Raytheon Missiles & Defense successfully defeated a swarm of drones with its reusable Coyote Block 3 non-kinetic effector during a U.S. Army test, achieving the Army’s first “air-to-air non-kinetic defeats.” The demonstration moves the variant closer to deployment.
The tests were conducted by the Army’s Indirect Fires and Rapid Capabilities Office (IF/RCO) at Yuma Proving Ground in Arizona. During the test, the Coyote engaged and defeated a swarm of 10 drones that differed in size, complexity, maneuverability, and range.
The Raytheon Coyote unmanned aircraft system is small, expendable, and tube-launched. It can be deployed from the ground, air, or a ship – such as from larger aircraft or even unmanned underwater vehicles (UUVs) and unmanned surface vehicles (USVs). The Coyote UAS can be flown individually or netted together in swarms, and it is adaptable for a variety of missions, including surveillance, electronic warfare, and strike. The system will operate for up to one hour and is designed for interchangeable payloads.
The Coyote first flew in 2007, featuring a rear pusher prop, a set of pop-out wings, and a pop-up V-tail. The Block 2 Coyotes didn’t appear publicly until 2018, sporting a more missile-like appearance without wings.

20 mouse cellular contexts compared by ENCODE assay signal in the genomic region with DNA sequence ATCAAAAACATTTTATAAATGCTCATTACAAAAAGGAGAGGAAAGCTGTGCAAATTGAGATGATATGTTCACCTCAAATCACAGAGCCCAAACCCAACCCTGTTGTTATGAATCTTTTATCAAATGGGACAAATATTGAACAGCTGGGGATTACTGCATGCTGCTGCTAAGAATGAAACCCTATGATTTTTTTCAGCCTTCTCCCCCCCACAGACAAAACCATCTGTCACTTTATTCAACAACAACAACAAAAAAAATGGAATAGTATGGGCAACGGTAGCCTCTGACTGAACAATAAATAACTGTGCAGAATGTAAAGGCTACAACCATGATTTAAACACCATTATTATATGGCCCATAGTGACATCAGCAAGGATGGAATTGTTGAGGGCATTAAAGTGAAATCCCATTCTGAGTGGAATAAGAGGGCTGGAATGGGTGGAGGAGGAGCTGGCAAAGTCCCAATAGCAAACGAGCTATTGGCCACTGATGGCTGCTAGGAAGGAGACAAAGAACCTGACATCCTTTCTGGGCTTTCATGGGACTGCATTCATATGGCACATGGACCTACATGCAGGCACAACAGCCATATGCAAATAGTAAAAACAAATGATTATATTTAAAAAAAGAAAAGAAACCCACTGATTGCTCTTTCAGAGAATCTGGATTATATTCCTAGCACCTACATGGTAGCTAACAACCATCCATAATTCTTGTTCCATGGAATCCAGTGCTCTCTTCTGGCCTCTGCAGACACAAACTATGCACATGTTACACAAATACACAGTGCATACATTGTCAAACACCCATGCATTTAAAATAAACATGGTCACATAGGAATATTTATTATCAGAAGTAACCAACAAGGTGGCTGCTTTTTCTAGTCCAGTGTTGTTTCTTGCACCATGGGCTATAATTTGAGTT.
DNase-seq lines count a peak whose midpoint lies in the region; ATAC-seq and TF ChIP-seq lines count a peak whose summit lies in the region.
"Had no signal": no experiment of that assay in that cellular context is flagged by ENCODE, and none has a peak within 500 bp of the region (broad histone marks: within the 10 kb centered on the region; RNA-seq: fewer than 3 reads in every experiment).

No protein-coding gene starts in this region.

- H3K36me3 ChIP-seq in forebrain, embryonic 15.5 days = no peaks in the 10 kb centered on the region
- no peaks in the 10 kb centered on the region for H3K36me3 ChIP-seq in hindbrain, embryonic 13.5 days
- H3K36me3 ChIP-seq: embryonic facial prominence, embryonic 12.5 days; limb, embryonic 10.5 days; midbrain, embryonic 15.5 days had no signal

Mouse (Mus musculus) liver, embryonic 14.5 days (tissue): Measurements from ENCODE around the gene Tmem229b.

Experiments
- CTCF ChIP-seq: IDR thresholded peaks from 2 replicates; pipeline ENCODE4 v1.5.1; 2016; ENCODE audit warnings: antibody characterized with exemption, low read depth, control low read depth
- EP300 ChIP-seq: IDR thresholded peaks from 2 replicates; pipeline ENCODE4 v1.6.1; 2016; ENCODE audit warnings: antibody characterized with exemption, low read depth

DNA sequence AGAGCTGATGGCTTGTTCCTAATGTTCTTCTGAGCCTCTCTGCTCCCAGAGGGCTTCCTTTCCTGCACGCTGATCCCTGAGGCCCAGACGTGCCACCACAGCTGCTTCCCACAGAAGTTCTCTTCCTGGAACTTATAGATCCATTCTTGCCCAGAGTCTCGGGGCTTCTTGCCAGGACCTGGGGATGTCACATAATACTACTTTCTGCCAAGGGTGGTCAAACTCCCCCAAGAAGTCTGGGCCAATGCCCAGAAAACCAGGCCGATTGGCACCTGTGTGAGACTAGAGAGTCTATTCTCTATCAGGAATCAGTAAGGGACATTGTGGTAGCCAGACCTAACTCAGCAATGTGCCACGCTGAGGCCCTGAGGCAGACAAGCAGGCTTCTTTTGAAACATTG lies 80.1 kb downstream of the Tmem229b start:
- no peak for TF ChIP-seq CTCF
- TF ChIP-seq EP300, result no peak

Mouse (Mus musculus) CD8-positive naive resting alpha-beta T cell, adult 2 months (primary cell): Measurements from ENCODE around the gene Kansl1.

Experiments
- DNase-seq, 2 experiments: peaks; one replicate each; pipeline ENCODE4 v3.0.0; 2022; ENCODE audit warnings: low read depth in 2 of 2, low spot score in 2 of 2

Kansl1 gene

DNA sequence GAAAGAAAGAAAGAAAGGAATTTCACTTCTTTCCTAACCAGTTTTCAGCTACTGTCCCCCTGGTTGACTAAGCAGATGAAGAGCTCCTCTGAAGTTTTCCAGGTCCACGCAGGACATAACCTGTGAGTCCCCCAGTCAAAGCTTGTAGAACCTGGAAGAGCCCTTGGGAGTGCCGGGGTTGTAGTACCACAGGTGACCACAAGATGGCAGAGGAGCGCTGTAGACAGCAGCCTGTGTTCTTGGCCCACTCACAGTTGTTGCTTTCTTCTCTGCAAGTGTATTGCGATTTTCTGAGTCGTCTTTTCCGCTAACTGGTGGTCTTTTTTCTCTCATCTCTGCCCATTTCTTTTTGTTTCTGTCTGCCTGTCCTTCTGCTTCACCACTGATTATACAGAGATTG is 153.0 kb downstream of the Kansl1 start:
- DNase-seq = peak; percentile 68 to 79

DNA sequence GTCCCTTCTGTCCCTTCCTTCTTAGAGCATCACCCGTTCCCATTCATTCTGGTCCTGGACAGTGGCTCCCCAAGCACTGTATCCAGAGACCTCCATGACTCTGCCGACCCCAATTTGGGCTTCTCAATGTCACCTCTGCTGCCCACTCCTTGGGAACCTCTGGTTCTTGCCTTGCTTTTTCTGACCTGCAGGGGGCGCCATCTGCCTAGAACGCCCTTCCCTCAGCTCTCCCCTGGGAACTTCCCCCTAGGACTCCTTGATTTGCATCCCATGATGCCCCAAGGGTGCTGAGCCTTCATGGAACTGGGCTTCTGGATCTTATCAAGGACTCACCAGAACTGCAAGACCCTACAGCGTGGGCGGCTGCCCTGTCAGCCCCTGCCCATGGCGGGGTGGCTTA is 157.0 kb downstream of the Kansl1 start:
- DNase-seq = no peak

Derived from the expendable Coyote loitering munition, Block 3 utilizes a non-kinetic warhead to neutralize enemy drones, reducing potential collateral damage. In addition to proving the Coyote’s anti-swarm capabilities, the recent demonstration also proved that the non-kinetic variants could be recovered, refurbished, and reused without leaving the battlefield.
“This test demonstrates the effectiveness of Coyote to counter complex, unmanned aircraft systems,” said Tom Laliberty, vice president of Land Warfare & Air Defense at Raytheon Missiles & Defense. “As a non-kinetic variant, we’re offering an effective weapon against the threat and value to the Army in the form of an affordable, reusable asset.“
Raytheon states that the recent tests at Yuma also achieved several significant firsts for the Coyote asides from the air-to-air non-kinetic defeats, including “survivability, recovery, refurbishment and reuse during the same test event,” successful launch from the Coyote Block 2 system, and extended range engagements, communication and KuRFS (Raytheon’s Ku band radiofrequency system) radar track.
Earlier this year, the American company Lockheed Martin introduced a similar Counter-Unmanned Aerial System (C-UAS) interceptor, called MORFIUS. The interceptor is capable of simultaneously defeating multiple threats in a single defensive attack and combating swarms.